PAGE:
• citation-type="booksimple"

    xlink:type="simple">Ahmad, Aziz. Studies in Islamic Culture in the Indian Environment. Oxford, England: Clarendon Press, 1964. Excellent study looks at Indian Islam in a regional way, highlighting its evolution and development in a non-Muslim environment. Discusses the “long story of divided coexistence of Hindus and Muslims in India, leading to divided existence as India and Pakistan in the twentieth century.”
  • citation-type="booksimple"

    xlink:type="simple">Faruqi, Ziya-ul-Hasan. The Deoband School and the Demand for Pakistan. New York: Asia Publishing, 1963. Rare monograph on the Deoband school, which—like the better-known Aligarh movement—contributed to the sense of separatism among prosperous Muslims during the Indian nationalist era. Includes a helpful glossary.
  • citation-type="booksimple"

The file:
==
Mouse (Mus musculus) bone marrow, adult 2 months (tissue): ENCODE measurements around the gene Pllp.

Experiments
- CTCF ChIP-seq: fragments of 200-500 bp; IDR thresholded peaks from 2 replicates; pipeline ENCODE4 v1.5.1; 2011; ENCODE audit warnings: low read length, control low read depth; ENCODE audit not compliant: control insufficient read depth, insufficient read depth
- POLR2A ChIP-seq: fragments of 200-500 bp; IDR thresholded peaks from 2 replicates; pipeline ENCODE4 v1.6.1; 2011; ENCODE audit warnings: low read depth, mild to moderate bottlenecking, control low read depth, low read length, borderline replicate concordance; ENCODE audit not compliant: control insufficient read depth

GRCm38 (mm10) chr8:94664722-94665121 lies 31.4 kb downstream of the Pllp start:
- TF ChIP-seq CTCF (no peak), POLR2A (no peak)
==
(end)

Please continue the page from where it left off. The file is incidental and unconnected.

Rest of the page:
xlink:type="simple">Gopal, Ram. Indian Muslims: A Political History, 1858-1947. New York: Asia Publishing, 1959. History begins with the military conflict of 1857 at Meerut and the events that transpired as a result of it. Concludes that the separatism between Hindus and Muslims was not communally based but rather the result of divide-and-conquer strategies by the British colonial powers.
  • citation-type="booksimple"

    xlink:type="simple">Metcalf, Barbara, and Thomas Metcalf. Concise History of India. New York: Cambridge University Press, 2001. Provides a brief yet comprehensive overview of the people and events that shaped India’s history. Includes a chapter on colonial India, a glossary, and a bibliographic essay.
  • citation-type="booksimple"

    xlink:type="simple">Mujeeb, M. The Indian Muslims. London: Allen & Unwin, 1967. Encyclopedic cultural, social, and religious study of Indian Muslims provides a comprehensive look at this community up to 1960. Good resource for the specialist.
  • citation-type="booksimple"

    xlink:type="simple">Rajput, A. B. Muslim League: Yesterday and Today. Lahore, Pakistan: Muhammad Ashraf, 1948. Important and rare monograph on the history of the All-India Muslim League. Very light on the history of the league’s inception but includes strong coverage of personalities and the last twenty years of British India. A definite polemic, but very useful.